Hearing microwaves as clicks: Modelling the "boiling wave" that is induced in our body and travels to our inner ear

 

 

In the previous section, instead of actually measuring using scientific equipment the “boiling wave” that arrives to the ear cochlea and makes us hear microwaves as clicks (something that would require using a hydrophone inside the brain tissue) we presented a model that calculates this.

 

We assumed that it is enough to calculate the wave generated in the head and not in the rest of the body. Is this valid? Another group of scientists say that this would suffice if you have a source of electromagnetic radiation close to your head, like a mobile. If this is not the case, but instead radiation comes from a distance, then you need to consider the whole body.

 

 

We will present the following study:

 

Numerical simulation of pressure waves in the cochlea induced by a microwave pulse.

Yitzhak NM, Ruppin R, Hareuveny R.

Bioelectromagnetics. 2014 Oct;35(7):491-6. doi: 10.1002/bem.21869. Epub 2014 Aug 6.

PMID: 

25099875

 

 

So as mentioned previously, first you have to calculate how much of the energy carried by the electromagnetic wave will be absorbed by the human body. You will calculate the Specific Absorption Rate (SAR).

 

Then you will find the temperature rise induced by the energy absorption. Afterwards, you will calculate how much pressure is induced in the tissue by this temperature rise. In order to do that you need to know the elastic properties of the tissues (such as the coefficient of linear expansion and other elastic parameters).

 

Engineers could measure chunks of tissue e.g. epithelial tissue/skin and determine those values. In the absence of measurements, approximate values for soft and hard tissues could be used based on different materials. For instance as mentioned “For the Lamé elastic parameters of the soft tissues, the values λ=2.1 GPa and μ=22.3 kPa will be employed [Margulies and Meaney, 1998]. These are pressure values; temperature rise will cause pressure in the tissue.

 

But how do you put all the tissues together or how do you know where is where in the body order to model it?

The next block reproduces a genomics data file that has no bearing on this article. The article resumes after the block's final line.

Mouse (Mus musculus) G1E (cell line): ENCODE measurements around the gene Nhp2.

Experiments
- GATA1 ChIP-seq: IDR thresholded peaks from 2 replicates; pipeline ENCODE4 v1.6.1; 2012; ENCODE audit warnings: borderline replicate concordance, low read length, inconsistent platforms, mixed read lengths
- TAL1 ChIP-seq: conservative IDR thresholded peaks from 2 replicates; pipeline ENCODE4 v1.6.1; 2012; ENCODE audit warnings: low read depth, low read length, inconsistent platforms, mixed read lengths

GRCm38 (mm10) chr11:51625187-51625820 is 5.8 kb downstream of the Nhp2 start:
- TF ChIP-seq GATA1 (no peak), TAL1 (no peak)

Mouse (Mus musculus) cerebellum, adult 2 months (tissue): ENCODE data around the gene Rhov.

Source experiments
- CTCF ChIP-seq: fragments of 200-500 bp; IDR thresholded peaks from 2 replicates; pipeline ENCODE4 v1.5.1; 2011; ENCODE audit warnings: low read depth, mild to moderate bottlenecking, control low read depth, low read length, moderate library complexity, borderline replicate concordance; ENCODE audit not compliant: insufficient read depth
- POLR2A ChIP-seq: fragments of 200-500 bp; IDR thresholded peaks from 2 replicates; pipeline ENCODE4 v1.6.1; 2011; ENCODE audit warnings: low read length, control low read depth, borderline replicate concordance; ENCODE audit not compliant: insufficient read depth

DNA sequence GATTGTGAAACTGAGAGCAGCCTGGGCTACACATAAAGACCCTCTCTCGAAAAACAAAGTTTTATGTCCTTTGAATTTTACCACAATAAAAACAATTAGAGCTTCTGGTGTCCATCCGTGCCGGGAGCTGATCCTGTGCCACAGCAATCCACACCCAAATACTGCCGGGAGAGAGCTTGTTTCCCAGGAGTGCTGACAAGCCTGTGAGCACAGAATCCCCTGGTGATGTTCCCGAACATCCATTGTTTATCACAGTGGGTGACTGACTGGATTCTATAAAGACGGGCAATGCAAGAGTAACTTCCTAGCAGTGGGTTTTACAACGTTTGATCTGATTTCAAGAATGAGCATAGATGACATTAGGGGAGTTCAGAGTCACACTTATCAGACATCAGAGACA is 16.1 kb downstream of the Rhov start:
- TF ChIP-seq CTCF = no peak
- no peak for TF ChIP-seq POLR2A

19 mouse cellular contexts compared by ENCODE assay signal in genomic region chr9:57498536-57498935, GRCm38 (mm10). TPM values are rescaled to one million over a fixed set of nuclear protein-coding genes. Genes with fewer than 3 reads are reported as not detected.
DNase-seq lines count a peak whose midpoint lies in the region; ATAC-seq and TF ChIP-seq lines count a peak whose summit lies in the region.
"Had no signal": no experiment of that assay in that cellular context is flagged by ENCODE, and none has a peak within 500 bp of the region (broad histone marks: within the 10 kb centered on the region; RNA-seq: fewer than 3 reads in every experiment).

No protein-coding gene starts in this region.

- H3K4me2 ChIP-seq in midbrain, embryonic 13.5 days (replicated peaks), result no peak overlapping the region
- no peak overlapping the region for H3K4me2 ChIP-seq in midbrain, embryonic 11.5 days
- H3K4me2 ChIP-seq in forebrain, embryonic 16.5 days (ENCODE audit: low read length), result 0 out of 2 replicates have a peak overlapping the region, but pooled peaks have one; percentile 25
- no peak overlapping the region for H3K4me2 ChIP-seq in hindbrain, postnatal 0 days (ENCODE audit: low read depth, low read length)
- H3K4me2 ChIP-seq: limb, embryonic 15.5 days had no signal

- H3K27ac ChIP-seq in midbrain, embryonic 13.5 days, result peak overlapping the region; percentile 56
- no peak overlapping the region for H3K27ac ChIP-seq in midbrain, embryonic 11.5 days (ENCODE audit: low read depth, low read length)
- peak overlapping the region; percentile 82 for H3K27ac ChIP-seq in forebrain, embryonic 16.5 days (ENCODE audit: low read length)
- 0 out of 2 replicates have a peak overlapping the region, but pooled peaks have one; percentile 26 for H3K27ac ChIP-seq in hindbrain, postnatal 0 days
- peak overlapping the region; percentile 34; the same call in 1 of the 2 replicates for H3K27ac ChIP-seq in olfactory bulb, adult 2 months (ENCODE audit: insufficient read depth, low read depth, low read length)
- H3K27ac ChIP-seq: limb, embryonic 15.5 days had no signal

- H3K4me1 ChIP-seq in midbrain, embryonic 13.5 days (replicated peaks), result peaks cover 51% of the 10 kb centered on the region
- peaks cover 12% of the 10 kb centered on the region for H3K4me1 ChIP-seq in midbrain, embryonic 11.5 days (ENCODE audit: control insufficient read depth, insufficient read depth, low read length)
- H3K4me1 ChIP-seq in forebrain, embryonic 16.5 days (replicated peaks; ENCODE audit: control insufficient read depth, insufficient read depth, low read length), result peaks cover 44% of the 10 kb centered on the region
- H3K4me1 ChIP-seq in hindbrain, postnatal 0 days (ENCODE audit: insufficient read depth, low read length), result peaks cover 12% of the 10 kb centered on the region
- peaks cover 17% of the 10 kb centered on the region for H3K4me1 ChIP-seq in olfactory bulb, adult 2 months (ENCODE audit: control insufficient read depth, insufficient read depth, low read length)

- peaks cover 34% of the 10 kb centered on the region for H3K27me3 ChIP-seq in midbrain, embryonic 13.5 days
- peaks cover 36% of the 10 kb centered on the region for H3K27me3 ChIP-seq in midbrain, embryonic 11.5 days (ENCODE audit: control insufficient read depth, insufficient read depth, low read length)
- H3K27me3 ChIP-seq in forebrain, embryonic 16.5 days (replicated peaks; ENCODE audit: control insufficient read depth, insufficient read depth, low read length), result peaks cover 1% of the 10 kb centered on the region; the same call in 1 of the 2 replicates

Similarly to what was mentioned previously, you go the REMCOM site and you get a whole body mesh, which the company has created using MRI data from the Hershey Medical Center of the Penn State University.

 

Here is again the relevant link:

http://www.remcom.com/xf7-biological-meshes

 

 

One of the REMCOM models used by the scientists is that of “male body, with height of 1.875 m, resolution of 5*5*5mm3 and 39 different tissue types”. As mentioned in the study, “the meshes of these models were converted directly from the data generated by the Visible Human Project sponsored by the U.S. National Library of Medicine.”

 

Following this approach, the scientists used an power density of 1mW/cm2 for modelling the incidence of electromagnetic radiation of different frequencies (note: they also took into account incidence from the front side or the backside, and polarization either vertical or horizontal).

 

As they increased the frequency they noted that the human body absorbed differently in different frequencies. In particular, it must be mentioned that for vertical polarization only, there was one peak of absorption at 60MHz and for both there was a peak at 200MHz and 750MHz. The frequencies where maximal absorption of electromagnetic radiation by the body occurs are termed resonance frequencies. As the authors suggest, modelling of the head only without taking into account how much the body absorbs cannot lead to accurate results.

 

The calculated using the model the acoustic pressure in the cochlea after determination of the generated pressures and thermoelastic waves as shown in the following figure. Their conditions are: 915MHz pulse of 70μs width.

 

 

 

 

 

 

 

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2/2 FranceInfo105.5MHz,SFR 900MHz |70µs pulse of 915 MHz on a human?Acoustic pressure 500-1000µPa #MicrowaveAuditory

 

 

 

 

Notes:

 

Note that in the case of the microwave auditory effect we have a pressure wave and we therefore need to be searching about mechanosensitive targets which are molecules responding to stress by conformational change e.g. actin, adhesion molecules, extracellular matrix proteins. Upon conformational change or unfolding they can expose domains that can be bound by other proteins and initiate signaling cascades or they can change their binding affinities or they can become stable or unstable and influence related pathways.

 

The synapse is very rich for instance in actin and other mechanosensitive molecules. It has also been mentioned that tension can increase vesicle density at the synapse.

 

Other mechanisms including the soliton model of action potentials are mentioned at this page https://www.tylerlab.com/neuromechanobiology/ at the last figure.

 

Wikipedia: https://en.wikipedia.org/wiki/Soliton_model_in_neuroscience